cliché

or cli·che

[ klee-shey, kli- ]
/ kliˈʃeɪ, klɪ- /

noun

a trite, stereotyped expression; a sentence or phrase, usually expressing a popular or common thought or idea, that has lost originality, ingenuity, and impact by long overuse, as sadder but wiser, or strong as an ox.
(in art, literature, drama, etc.) a trite or hackneyed plot, character development, use of color, musical expression, etc.
anything that has become trite or commonplace through overuse.
British Printing.
  1. a stereotype or electrotype plate.
  2. a reproduction made in a like manner.

adjective

trite; hackneyed; stereotyped; clichéd.

QUIZZES

FOR LEXICAL ALIMENTATION, TAKE THIS WORD OF THE DAY QUIZ!

Nourish your vocabulary with a refresher on the words from the week of September 14–20, 2020!
Question 1 of 7
What does “blatherskite” mean?

Origin of cliché

1825–35; <French: stereotype plate, stencil, cliché, noun use of past participle of clicher to make such a plate, said to be imitative of the sound of the metal pressed against the matrix
Dictionary.com Unabridged Based on the Random House Unabridged Dictionary, © Random House, Inc. 2020

VOCAB BUILDER

What does cliché mean?

A cliché is an expression, idea, or action that has been overused to the point of seeming worn out, stale, ineffective, or meaningless. It especially refers to common phrases and elements of art, such as a movie plot.

Cliché can also be used as an adjective to describe such things. It is very often seen as cliche, without the accent mark over the e.

Example: Politicians’ speeches are often filled with one cliché after another so they don’t actually have to say anything meaningful.

Where does cliché come from?

The first recorded use of cliché meaning “an overused expression” comes from the 1880s. But cliché was originally used (earlier in the 1800s) in the context of printing to refer to a type of metal plate used to reproduce images. This word was borrowed directly from the French word cliché, which had this meaning and was based on the French word clicher, meaning “to make such a plate.” Interestingly, this device was also called a stereotype, a term that also went on to have a figurative meaning dealing with repeated ideas.

Such printing methods eventually went out of fashion, but the association with mass duplication stuck. Just as a printing machine creates copies of images over and over, a cliché is something that has been used over and over again.

Most commonly, cliché is used to refer to an expression or phrase that has been overused, especially to the point that it has lost its impact; think outside the box, actions speak louder than words, for all intents and purposes—these are all expressions that are clichés. Writers are often taught to avoid these kinds of clichés in their writing, but fiction writers and other artists often also try to avoid another kind of cliché: the stale idea. It’s hard to be original, but some things have been done to death. Explosions in action movies or a couple kissing at the end of a love story are two examples of well-worn clichés.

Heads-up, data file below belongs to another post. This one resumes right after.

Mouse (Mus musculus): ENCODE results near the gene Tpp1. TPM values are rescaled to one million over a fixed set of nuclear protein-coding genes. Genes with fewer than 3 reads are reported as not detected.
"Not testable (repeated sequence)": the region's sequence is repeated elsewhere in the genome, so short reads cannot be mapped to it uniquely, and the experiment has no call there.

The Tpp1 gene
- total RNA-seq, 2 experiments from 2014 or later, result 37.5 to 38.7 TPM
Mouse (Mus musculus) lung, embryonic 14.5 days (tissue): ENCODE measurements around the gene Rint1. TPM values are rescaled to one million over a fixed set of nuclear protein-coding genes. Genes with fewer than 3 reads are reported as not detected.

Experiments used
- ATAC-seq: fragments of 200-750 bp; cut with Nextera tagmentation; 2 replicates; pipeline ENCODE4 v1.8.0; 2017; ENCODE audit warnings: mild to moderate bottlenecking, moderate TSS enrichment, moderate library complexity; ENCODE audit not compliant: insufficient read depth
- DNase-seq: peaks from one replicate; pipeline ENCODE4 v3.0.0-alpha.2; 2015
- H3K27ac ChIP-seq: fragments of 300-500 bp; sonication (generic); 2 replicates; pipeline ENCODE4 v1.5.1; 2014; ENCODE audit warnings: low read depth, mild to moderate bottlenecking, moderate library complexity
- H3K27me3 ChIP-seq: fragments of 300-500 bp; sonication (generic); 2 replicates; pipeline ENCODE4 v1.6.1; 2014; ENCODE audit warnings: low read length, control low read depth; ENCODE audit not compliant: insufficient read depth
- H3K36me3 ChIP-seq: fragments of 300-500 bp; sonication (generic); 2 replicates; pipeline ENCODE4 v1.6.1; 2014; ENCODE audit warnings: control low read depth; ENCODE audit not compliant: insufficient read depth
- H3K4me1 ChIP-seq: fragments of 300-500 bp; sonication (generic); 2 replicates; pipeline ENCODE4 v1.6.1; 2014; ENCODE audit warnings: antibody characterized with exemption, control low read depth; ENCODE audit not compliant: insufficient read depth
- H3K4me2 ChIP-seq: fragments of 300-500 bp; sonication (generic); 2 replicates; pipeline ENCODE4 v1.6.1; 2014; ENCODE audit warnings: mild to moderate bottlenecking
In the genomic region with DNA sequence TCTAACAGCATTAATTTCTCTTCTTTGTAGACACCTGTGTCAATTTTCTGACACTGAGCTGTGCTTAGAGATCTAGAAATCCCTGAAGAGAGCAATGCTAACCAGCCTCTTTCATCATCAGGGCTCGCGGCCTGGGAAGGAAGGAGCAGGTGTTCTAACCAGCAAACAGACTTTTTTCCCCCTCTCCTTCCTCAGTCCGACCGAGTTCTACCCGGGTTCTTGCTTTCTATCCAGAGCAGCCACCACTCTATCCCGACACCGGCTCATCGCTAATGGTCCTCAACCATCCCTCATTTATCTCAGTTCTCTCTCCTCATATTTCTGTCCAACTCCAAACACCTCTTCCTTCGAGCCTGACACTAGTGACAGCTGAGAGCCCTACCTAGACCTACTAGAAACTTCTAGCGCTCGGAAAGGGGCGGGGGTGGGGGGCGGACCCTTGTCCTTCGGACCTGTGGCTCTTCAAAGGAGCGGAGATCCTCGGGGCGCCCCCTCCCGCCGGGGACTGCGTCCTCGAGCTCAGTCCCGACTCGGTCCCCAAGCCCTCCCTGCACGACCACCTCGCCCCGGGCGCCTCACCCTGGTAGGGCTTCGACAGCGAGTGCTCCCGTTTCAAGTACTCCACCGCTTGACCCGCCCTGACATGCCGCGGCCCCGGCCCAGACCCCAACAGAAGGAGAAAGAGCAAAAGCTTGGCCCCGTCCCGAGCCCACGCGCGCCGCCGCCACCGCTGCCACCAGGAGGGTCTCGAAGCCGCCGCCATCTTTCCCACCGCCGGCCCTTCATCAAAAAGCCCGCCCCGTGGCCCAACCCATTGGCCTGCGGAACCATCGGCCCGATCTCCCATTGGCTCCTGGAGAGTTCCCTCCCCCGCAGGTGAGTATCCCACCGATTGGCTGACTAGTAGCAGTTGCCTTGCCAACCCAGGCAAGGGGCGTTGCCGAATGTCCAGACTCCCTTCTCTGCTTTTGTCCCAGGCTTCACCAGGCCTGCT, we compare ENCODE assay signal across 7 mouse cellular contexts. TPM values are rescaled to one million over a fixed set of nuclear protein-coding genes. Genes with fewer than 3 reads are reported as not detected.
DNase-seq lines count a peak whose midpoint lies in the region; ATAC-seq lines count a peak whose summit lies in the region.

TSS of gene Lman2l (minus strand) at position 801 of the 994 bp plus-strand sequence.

Things that are overdone can be described with the adjective cliché, as in Pro athletes talking about giving 110 percent and overcoming adversity is so cliché. Cliché can also be used to describe commonly done things in everyday life, as in I know it’s a cliché, but I can’t do anything before I have my coffee or Would it be cliché if I sent her flowers? 

A person who follows all the most popular trends or who lives a very conventional lifestyle may be called a walking cliché. Truth be told, maybe that’s just the way it is. Everything’s been done. There’s nothing new under the sun. It is what it is. So just live and let live, you know?

For more examples of clichés, look here.

Did you know ... ?

What are some other forms of cliché?

  • cliche (alternate spelling)
  • clichés (plural)
  • clichéd

What are some synonyms for cliché?

What are some words that often get used in discussing cliché?

How is cliché used in real life?

Clichés are present in all aspects of life. Writing, everyday conversations, TV shows, movies, books—clichés are everywhere.

 

 

Try using cliché!

Which of the following words best describes a cliché?

A. innovative
B. fresh
C. original
D. trite

Example sentences from the Web for cliché

British Dictionary definitions for cliché

cliché
/ (ˈkliːʃeɪ) /

noun

a word or expression that has lost much of its force through overexposure, as for example the phraseit's got to get worse before it gets better
an idea, action, or habit that has become trite from overuse
printing, mainly British a stereotype or electrotype plate

Derived forms of cliché

clichd or clich'd, adjective

Word Origin for cliché

C19: from French, from clicher to stereotype; imitative of the sound made by the matrix when it is dropped into molten metal
Collins English Dictionary - Complete & Unabridged 2012 Digital Edition © William Collins Sons & Co. Ltd. 1979, 1986 © HarperCollins Publishers 1998, 2000, 2003, 2005, 2006, 2007, 2009, 2012

Cultural definitions for cliché

cliché

A much used expression that has lost its freshness and descriptive power. Some clichés are “I thank you from the bottom of my heart” and “It's only a drop in the bucket.”

The New Dictionary of Cultural Literacy, Third Edition Copyright © 2005 by Houghton Mifflin Harcourt Publishing Company. Published by Houghton Mifflin Harcourt Publishing Company. All rights reserved.